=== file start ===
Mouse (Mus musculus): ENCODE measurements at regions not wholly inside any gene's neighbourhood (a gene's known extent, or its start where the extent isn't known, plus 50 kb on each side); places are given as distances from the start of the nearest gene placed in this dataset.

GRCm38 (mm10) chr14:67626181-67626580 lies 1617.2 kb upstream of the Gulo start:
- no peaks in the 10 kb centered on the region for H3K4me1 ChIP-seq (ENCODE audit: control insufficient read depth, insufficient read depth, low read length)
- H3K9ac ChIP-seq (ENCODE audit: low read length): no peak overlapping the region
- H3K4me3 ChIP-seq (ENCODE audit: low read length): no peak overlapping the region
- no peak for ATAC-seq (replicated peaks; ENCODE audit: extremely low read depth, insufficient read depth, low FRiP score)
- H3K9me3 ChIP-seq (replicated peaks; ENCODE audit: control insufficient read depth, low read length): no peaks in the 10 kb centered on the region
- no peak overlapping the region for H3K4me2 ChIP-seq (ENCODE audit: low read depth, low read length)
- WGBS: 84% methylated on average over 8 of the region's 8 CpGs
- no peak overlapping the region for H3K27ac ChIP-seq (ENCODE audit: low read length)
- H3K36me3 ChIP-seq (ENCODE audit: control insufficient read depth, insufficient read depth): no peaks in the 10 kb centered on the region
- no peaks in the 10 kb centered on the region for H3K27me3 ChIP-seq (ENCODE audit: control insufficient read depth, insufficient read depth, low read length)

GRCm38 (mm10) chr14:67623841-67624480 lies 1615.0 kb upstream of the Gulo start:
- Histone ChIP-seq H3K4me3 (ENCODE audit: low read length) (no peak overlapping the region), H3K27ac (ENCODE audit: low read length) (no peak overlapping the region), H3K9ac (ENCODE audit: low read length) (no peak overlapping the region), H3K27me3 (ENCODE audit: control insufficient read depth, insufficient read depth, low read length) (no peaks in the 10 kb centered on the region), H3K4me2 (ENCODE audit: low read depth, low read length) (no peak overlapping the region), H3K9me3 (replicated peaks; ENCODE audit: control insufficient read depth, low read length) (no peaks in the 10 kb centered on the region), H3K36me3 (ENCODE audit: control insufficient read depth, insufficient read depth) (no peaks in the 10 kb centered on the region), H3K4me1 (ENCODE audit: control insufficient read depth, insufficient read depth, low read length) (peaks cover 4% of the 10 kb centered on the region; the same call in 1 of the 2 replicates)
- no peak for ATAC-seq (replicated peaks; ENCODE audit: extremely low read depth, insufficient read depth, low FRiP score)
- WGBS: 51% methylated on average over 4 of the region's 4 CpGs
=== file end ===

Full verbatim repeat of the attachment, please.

Mouse (Mus musculus): ENCODE measurements at regions not wholly inside any gene's neighbourhood (a gene's known extent, or its start where the extent isn't known, plus 50 kb on each side); places are given as distances from the start of the nearest gene placed in this dataset.

GRCm38 (mm10) chr14:67626181-67626580 lies 1617.2 kb upstream of the Gulo start:
- no peaks in the 10 kb centered on the region for H3K4me1 ChIP-seq (ENCODE audit: control insufficient read depth, insufficient read depth, low read length)
- H3K9ac ChIP-seq (ENCODE audit: low read length): no peak overlapping the region
- H3K4me3 ChIP-seq (ENCODE audit: low read length): no peak overlapping the region
- no peak for ATAC-seq (replicated peaks; ENCODE audit: extremely low read depth, insufficient read depth, low FRiP score)
- H3K9me3 ChIP-seq (replicated peaks; ENCODE audit: control insufficient read depth, low read length): no peaks in the 10 kb centered on the region
- no peak overlapping the region for H3K4me2 ChIP-seq (ENCODE audit: low read depth, low read length)
- WGBS: 84% methylated on average over 8 of the region's 8 CpGs
- no peak overlapping the region for H3K27ac ChIP-seq (ENCODE audit: low read length)
- H3K36me3 ChIP-seq (ENCODE audit: control insufficient read depth, insufficient read depth): no peaks in the 10 kb centered on the region
- no peaks in the 10 kb centered on the region for H3K27me3 ChIP-seq (ENCODE audit: control insufficient read depth, insufficient read depth, low read length)

GRCm38 (mm10) chr14:67623841-67624480 lies 1615.0 kb upstream of the Gulo start:
- Histone ChIP-seq H3K4me3 (ENCODE audit: low read length) (no peak overlapping the region), H3K27ac (ENCODE audit: low read length) (no peak overlapping the region), H3K9ac (ENCODE audit: low read length) (no peak overlapping the region), H3K27me3 (ENCODE audit: control insufficient read depth, insufficient read depth, low read length) (no peaks in the 10 kb centered on the region), H3K4me2 (ENCODE audit: low read depth, low read length) (no peak overlapping the region), H3K9me3 (replicated peaks; ENCODE audit: control insufficient read depth, low read length) (no peaks in the 10 kb centered on the region), H3K36me3 (ENCODE audit: control insufficient read depth, insufficient read depth) (no peaks in the 10 kb centered on the region), H3K4me1 (ENCODE audit: control insufficient read depth, insufficient read depth, low read length) (peaks cover 4% of the 10 kb centered on the region; the same call in 1 of the 2 replicates)
- no peak for ATAC-seq (replicated peaks; ENCODE audit: extremely low read depth, insufficient read depth, low FRiP score)
- WGBS: 51% methylated on average over 4 of the region's 4 CpGs